Humboldt-Universität zu Berlin - Mikrobiologie

Humboldt-Universität zu Berlin | Institut für Biologie | Mikrobiologie | Hengge group | Research | The RpoS-dependent general stress response & biofilm formation of E. coli


Abb.: Regine Hengge


The RpoS-dependent general stress response & biofilm formation of E. coli

Depending on the nutrient supply, bacteria can occur in very different physiological states: they either grow and divide or they enter into stationary phase, where remaining resources are used for maintenance and developing a pronounced multiple stress resistance. Stationary phase physiology of E. coli and other gamma-proteobacteria is mainly determined by RpoS (σs), an alternative sigma subunit of RNA polymerase (RNAP). RpoS, which controls >500 genes in E. coli, is itself regulated at the levels of transcription, translation and proteolysis, with this complex regulatory network acting as a signal integration machinery for a plethora of diverse stress signals. The temporal succession of growth and entry into stationary phase in a liquid planktonic culture translates into a spatial pattern in a macrocolony biofilm – growing flagellated cells are found in the bottom layer and outer colony edges, i.e. close to the nutrient-providing agar, whereas starving, matrix-encased and multiple stress resistant cells populate the upper layer. RpoS is in fact essential for matrix production, since it activates the expression of the transcription factor MlrA, which – together with RpoS-RNAP and a c-di-GMP signaling module (PdeR, DgcM) – activates the expression of CsgD, a biofilm regulator that directly activates the curli genes and indirectly controls cellulose biosynthesis. Moreover, about half of the GGDEF/EAL genes involved in c-di-GMP signaling are under RpoS control.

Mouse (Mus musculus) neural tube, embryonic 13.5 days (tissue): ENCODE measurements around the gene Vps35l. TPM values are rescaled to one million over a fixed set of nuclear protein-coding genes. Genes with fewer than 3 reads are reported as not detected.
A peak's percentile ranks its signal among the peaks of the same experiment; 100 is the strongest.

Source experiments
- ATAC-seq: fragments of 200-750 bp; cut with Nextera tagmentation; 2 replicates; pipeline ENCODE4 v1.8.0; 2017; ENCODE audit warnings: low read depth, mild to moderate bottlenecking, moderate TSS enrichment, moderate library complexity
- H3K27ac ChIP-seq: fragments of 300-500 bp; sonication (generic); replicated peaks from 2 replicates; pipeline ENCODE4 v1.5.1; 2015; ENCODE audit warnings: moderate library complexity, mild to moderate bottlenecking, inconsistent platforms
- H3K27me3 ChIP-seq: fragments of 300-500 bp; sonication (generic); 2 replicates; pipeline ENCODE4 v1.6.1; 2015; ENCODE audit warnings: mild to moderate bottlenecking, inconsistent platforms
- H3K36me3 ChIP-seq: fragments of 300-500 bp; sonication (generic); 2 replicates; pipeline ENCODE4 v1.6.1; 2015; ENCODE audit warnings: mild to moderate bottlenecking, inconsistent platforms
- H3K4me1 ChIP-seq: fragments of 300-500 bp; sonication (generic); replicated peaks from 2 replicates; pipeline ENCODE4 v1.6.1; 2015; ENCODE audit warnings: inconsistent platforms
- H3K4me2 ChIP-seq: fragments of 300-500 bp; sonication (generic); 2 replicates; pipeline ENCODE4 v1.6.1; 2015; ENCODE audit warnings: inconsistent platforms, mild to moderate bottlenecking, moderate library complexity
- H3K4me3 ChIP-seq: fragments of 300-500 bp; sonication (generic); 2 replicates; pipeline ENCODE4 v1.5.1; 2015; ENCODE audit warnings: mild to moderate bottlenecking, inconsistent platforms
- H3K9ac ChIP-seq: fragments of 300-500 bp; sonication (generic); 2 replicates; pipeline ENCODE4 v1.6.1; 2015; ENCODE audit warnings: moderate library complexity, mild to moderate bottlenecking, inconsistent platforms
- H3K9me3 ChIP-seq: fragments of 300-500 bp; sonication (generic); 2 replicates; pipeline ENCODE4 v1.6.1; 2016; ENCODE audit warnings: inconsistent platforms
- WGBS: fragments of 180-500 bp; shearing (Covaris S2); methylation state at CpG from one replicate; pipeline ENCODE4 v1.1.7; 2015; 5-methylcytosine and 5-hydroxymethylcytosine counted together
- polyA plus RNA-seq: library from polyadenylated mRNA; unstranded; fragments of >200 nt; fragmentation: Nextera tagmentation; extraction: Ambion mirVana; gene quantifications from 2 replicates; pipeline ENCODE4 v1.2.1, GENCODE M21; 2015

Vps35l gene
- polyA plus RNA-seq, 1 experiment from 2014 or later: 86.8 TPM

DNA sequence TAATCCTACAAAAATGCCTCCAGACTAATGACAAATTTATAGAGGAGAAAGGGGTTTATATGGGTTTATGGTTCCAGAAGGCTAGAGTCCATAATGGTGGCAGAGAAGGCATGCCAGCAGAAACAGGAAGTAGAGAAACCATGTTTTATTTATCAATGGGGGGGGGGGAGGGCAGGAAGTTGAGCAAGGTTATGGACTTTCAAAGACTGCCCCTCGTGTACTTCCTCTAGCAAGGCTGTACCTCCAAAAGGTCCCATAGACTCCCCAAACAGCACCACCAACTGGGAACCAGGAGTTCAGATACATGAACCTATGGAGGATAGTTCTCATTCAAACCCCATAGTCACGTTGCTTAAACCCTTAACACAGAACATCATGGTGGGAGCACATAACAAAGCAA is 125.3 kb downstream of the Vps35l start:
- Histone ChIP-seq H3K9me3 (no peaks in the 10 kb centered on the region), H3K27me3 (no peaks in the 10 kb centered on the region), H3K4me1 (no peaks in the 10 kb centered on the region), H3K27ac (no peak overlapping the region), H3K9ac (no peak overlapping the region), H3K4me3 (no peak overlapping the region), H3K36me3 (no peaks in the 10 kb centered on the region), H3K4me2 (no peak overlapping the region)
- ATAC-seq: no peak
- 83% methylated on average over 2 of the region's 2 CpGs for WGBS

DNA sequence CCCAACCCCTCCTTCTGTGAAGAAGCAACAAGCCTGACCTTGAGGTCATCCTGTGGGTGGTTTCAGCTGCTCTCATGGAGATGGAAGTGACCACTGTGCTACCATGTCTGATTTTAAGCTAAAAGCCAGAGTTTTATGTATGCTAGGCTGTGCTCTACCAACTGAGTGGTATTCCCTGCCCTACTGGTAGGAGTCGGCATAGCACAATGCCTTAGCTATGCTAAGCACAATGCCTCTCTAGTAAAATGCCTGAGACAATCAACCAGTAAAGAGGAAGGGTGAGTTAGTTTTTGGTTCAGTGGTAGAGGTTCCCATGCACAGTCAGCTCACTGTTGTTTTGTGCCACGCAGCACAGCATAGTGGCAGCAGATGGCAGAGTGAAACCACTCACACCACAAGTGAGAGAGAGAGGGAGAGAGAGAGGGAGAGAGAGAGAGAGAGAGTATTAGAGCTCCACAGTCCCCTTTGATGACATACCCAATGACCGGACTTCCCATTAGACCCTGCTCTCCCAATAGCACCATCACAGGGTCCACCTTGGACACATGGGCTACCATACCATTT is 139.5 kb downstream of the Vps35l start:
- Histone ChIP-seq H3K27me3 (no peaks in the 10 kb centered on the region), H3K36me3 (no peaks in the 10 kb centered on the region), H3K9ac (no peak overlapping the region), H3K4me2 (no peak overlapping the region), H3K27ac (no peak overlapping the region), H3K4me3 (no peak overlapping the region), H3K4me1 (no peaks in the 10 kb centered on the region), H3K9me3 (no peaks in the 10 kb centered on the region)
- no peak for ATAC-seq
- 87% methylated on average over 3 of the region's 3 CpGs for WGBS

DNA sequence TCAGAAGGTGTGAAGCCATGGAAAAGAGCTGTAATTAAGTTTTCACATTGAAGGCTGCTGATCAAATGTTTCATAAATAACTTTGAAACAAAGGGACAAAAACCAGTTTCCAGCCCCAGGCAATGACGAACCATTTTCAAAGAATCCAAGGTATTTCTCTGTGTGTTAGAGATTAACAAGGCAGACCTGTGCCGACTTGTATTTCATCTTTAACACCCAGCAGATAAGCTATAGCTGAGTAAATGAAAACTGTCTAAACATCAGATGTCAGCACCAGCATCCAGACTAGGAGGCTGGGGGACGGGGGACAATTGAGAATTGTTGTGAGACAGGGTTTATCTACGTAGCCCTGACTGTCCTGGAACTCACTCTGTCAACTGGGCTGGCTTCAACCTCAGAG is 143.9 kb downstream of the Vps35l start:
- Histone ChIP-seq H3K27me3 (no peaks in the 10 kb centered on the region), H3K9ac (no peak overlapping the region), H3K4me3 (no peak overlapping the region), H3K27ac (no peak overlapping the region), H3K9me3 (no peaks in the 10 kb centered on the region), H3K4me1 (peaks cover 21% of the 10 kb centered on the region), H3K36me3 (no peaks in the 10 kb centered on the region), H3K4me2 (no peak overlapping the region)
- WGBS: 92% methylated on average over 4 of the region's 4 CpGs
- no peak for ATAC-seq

Current work in our group addresses the following questions:

  • How does RpoS-RNAP – in  cooperation with MlrA and YdaM and other DNA-binding factors – activate the csgD promoter?
  • How does spatial regulation of RpoS accumulation and activity in a macrocolony biofilm work? Which signals are relevant for RpoS induction and how do the different levels of control of RpoS contribute?


Serra, D.O., and R. Hengge (2014) Stress responses go three-dimensional - the spatial order of physiological differentiation in bacterial macrocolony biofilms. Environ. Microbiol. 16, 1455-1471.

Pesavento, C., and R. Hengge (2012) The global repressor FliZ antagonizes gene expression by sigma-S–containing RNA polymerase due to overlapping DNA binding specificity. Nucl. Acids Res. 40, 4783-4793.

Hengge, R. (2011) The general stress response in Gram-negative bacteria. In: Bacterial Stress Responses (eds. G. Storz and R. Hengge), ASM Press, Washington, D.C., pp. 251-289.

Hengge, R. (2009) Proteolysis of sigma-S (RpoS) and the general stress response in Escherichia coli. Res. Microbiol. 160, 667-676.

Pesavento, C., G. Becker, N. Sommerfeldt, A. Possling, N. Tschowri, A. Mehlis, and R. Hengge (2008) Inverse regulatory coordination of motility and curli-mediated adhesion of E.coli. Genes Dev. 22, 2434-2446.


Abb.: Regine Hengge